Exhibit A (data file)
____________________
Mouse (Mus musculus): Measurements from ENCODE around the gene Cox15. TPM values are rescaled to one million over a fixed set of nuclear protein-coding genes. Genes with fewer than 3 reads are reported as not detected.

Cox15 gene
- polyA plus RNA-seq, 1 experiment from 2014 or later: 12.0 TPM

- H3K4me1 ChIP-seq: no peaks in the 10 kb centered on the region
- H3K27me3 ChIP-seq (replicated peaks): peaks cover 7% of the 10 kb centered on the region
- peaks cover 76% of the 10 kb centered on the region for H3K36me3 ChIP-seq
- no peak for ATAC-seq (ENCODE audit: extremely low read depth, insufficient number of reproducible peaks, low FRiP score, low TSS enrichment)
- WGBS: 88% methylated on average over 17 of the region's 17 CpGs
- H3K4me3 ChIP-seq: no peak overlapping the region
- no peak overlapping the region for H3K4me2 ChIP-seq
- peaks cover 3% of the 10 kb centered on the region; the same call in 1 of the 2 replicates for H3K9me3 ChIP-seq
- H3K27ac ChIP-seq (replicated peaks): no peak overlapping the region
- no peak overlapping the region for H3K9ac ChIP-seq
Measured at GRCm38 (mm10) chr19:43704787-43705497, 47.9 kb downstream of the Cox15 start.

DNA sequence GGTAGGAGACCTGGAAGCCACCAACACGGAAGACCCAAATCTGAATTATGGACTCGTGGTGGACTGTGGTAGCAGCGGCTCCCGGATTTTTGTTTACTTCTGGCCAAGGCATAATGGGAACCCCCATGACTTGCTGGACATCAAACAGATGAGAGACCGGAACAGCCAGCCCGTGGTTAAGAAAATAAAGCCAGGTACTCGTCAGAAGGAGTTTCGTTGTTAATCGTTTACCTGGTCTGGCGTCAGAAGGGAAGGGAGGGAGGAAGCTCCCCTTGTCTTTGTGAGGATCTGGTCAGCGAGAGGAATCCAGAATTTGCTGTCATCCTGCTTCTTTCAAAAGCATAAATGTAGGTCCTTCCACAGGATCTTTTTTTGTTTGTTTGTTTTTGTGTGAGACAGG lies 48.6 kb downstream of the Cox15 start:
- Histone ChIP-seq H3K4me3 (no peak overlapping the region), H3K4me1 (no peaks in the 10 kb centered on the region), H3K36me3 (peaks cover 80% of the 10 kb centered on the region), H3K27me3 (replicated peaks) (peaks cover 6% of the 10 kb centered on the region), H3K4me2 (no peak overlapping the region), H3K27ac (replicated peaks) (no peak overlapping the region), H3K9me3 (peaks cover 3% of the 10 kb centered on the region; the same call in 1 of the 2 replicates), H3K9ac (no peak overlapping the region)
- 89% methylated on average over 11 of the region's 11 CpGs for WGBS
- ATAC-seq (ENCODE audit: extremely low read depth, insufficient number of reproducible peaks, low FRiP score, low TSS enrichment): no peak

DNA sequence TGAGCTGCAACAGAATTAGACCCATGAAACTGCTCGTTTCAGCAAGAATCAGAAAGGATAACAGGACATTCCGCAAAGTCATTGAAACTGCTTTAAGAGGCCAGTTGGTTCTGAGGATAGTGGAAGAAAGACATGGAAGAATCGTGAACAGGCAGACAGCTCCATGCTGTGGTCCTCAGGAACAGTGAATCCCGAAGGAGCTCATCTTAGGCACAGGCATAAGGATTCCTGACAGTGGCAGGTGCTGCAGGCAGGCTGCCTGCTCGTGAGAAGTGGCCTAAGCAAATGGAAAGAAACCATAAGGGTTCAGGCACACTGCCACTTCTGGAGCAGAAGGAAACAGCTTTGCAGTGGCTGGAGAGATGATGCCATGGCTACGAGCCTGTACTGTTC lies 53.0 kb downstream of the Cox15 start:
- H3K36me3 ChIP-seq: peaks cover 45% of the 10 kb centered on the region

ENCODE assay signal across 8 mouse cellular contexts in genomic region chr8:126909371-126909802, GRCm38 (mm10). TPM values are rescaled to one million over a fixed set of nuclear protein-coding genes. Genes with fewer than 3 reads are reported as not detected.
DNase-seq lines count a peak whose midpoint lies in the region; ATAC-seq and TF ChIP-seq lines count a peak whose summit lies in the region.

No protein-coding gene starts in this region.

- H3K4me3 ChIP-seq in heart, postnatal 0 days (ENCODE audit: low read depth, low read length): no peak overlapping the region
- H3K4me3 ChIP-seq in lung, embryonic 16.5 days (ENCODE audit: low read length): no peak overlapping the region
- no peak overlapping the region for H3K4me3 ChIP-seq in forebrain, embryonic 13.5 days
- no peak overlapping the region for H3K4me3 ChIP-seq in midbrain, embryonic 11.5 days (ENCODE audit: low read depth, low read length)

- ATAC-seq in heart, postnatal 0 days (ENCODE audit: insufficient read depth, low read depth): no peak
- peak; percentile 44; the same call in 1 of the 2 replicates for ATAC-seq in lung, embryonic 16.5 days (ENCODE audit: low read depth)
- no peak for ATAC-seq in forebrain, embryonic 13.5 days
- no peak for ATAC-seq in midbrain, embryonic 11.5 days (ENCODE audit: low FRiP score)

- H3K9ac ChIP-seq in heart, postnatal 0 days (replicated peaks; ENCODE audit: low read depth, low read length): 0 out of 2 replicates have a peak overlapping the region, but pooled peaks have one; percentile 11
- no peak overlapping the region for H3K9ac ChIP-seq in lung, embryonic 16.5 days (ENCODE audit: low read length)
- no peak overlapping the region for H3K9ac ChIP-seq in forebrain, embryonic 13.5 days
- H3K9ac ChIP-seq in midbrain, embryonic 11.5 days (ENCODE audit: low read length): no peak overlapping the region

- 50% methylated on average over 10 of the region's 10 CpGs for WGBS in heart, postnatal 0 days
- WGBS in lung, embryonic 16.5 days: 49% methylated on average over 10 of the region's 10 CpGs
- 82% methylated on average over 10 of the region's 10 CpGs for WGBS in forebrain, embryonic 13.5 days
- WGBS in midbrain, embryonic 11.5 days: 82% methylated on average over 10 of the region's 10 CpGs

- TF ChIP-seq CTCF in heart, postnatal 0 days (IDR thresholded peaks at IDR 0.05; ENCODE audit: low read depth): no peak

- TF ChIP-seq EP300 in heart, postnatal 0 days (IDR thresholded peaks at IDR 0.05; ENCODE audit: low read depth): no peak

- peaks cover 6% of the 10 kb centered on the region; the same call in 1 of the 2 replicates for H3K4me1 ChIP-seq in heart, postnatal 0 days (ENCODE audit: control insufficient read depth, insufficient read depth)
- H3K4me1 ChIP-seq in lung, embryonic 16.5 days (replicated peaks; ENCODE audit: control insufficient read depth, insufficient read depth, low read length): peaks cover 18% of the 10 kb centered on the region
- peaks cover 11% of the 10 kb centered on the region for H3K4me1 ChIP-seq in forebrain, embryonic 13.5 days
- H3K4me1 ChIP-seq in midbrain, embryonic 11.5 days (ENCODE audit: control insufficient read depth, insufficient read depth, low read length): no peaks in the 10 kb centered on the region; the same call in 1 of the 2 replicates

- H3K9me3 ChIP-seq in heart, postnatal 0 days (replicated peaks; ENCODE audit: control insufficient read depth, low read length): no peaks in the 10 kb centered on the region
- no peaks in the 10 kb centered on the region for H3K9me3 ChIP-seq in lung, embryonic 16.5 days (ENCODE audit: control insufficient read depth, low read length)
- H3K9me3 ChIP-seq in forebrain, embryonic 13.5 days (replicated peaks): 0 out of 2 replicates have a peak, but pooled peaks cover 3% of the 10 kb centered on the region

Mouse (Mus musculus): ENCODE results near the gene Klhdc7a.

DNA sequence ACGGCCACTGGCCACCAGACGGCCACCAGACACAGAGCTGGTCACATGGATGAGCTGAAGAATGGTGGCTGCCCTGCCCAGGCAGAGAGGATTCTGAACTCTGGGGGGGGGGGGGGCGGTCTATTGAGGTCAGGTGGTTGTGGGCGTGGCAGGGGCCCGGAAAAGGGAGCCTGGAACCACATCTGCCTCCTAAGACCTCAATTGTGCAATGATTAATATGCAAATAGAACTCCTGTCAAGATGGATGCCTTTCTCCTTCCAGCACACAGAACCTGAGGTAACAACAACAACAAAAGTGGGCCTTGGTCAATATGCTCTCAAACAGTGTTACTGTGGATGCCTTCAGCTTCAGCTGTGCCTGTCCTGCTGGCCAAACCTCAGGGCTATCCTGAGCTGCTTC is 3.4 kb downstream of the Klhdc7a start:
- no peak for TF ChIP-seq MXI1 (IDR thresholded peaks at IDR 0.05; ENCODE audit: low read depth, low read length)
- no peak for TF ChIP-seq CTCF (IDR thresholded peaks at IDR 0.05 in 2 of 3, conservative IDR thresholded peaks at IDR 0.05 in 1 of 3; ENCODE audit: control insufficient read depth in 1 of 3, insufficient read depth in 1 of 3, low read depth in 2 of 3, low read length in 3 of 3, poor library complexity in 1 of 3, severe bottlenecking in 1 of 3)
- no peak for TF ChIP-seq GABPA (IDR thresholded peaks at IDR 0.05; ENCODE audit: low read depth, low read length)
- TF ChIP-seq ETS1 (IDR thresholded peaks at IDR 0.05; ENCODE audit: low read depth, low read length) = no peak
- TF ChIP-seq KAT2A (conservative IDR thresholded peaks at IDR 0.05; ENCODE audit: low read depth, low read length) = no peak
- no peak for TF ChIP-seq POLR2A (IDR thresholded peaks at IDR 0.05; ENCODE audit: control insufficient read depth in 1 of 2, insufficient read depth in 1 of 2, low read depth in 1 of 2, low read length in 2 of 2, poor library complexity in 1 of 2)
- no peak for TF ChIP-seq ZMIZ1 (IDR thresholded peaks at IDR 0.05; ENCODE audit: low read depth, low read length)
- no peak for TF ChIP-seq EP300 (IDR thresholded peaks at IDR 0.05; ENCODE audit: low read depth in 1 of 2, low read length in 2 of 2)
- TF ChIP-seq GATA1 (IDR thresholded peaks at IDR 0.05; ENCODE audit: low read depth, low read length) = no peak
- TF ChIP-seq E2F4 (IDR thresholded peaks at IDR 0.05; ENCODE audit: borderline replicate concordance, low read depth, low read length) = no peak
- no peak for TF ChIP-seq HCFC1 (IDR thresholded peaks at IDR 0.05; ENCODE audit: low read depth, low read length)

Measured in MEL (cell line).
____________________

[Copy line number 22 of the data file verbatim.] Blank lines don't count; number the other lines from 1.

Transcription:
DNase-seq lines count a peak whose midpoint lies in the region; ATAC-seq and TF ChIP-seq lines count a peak whose summit lies in the region.